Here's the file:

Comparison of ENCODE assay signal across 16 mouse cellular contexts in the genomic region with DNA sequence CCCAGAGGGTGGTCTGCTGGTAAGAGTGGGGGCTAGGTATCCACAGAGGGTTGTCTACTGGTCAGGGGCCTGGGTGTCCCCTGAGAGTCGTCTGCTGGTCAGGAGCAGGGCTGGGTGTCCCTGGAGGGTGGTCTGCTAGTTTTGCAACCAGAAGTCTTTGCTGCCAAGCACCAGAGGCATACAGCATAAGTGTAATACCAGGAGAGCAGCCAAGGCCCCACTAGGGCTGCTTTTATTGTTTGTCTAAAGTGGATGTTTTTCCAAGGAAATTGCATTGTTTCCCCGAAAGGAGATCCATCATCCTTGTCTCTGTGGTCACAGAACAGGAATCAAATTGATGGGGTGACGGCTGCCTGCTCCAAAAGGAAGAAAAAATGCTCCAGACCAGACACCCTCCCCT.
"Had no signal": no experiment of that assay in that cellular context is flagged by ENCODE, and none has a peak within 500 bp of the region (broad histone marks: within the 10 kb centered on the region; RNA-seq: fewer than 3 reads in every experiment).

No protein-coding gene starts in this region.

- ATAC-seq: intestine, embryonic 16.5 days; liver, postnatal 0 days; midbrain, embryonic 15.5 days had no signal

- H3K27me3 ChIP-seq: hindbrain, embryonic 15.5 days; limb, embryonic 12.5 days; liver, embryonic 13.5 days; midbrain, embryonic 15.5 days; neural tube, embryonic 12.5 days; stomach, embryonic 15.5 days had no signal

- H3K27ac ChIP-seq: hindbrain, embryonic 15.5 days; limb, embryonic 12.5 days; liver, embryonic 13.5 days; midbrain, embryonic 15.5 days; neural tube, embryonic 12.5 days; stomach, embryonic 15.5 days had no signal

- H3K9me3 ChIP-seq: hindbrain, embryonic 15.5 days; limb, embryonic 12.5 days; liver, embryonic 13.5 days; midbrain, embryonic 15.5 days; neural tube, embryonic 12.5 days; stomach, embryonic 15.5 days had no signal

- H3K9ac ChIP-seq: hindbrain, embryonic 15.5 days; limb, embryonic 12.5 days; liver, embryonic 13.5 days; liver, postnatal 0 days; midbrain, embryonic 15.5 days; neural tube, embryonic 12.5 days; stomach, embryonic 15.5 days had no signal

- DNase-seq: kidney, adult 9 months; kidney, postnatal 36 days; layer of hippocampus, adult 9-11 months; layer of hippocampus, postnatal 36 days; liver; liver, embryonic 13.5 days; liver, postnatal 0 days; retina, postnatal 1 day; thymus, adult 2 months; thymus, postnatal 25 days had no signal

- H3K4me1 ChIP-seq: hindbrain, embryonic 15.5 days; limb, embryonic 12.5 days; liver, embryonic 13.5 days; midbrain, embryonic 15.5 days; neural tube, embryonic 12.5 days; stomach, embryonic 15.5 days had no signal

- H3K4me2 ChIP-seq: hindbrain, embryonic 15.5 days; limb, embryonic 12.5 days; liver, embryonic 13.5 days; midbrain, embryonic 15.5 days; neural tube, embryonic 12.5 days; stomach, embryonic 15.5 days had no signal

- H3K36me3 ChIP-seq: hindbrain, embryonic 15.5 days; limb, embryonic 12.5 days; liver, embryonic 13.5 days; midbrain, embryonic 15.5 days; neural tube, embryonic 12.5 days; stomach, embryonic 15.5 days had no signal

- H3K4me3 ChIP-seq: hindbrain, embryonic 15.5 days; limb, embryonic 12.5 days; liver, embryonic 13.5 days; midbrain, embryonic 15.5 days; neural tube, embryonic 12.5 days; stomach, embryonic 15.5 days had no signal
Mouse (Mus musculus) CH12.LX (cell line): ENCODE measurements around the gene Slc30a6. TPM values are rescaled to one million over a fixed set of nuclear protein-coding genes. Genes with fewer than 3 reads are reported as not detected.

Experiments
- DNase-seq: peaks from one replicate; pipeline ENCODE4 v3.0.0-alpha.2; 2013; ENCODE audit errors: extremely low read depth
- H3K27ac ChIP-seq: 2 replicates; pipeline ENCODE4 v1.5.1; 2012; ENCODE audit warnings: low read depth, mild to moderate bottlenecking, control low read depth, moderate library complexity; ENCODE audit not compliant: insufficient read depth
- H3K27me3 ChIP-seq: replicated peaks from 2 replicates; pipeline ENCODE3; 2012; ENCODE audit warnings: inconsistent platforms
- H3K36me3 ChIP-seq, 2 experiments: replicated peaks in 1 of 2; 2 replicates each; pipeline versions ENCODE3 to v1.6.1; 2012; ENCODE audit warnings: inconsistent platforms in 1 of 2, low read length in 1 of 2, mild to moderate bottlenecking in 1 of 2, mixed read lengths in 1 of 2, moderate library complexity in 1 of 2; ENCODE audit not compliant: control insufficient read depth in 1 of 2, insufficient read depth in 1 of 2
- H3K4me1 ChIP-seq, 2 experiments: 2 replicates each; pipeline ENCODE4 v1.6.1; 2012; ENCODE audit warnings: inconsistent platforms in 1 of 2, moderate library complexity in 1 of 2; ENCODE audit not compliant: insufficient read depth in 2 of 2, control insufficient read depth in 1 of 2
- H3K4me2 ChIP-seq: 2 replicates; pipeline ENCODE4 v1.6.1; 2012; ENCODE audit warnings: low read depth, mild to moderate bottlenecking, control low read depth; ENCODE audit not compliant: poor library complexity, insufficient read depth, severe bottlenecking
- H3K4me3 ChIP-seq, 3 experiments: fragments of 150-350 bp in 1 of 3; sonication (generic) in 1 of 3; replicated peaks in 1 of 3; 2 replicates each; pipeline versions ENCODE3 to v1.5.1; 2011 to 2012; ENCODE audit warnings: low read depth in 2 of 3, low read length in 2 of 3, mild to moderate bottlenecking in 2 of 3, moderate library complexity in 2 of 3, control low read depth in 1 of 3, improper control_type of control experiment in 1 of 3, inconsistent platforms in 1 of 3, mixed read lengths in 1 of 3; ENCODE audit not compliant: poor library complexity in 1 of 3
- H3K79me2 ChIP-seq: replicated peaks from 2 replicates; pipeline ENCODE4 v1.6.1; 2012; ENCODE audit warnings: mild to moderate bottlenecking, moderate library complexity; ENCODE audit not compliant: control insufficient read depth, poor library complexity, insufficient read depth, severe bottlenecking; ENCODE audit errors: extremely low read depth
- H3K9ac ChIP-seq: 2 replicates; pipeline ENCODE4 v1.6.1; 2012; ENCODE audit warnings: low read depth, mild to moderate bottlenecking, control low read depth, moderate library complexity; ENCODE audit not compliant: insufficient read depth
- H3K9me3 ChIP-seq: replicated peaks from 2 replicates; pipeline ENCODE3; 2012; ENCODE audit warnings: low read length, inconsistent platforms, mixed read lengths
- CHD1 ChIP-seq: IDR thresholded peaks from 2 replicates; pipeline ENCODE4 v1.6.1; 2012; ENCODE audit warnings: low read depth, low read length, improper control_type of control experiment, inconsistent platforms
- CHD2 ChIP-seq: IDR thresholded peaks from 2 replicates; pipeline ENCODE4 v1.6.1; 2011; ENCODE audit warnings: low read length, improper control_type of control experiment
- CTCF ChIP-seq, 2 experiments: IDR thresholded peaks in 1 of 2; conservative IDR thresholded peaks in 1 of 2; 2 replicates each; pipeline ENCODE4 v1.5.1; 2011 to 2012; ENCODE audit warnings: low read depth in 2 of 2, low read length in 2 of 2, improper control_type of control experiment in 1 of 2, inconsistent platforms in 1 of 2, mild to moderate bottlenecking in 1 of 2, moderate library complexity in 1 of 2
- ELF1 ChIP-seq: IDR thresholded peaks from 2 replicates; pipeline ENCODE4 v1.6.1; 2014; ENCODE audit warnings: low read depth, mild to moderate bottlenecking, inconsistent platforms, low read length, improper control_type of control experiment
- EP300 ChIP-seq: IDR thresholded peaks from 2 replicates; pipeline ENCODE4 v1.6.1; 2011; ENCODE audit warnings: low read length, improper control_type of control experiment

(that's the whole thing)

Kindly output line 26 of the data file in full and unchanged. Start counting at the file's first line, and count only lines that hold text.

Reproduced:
- CHD1 ChIP-seq: IDR thresholded peaks from 2 replicates; pipeline ENCODE4 v1.6.1; 2012; ENCODE audit warnings: low read depth, low read length, improper control_type of control experiment, inconsistent platforms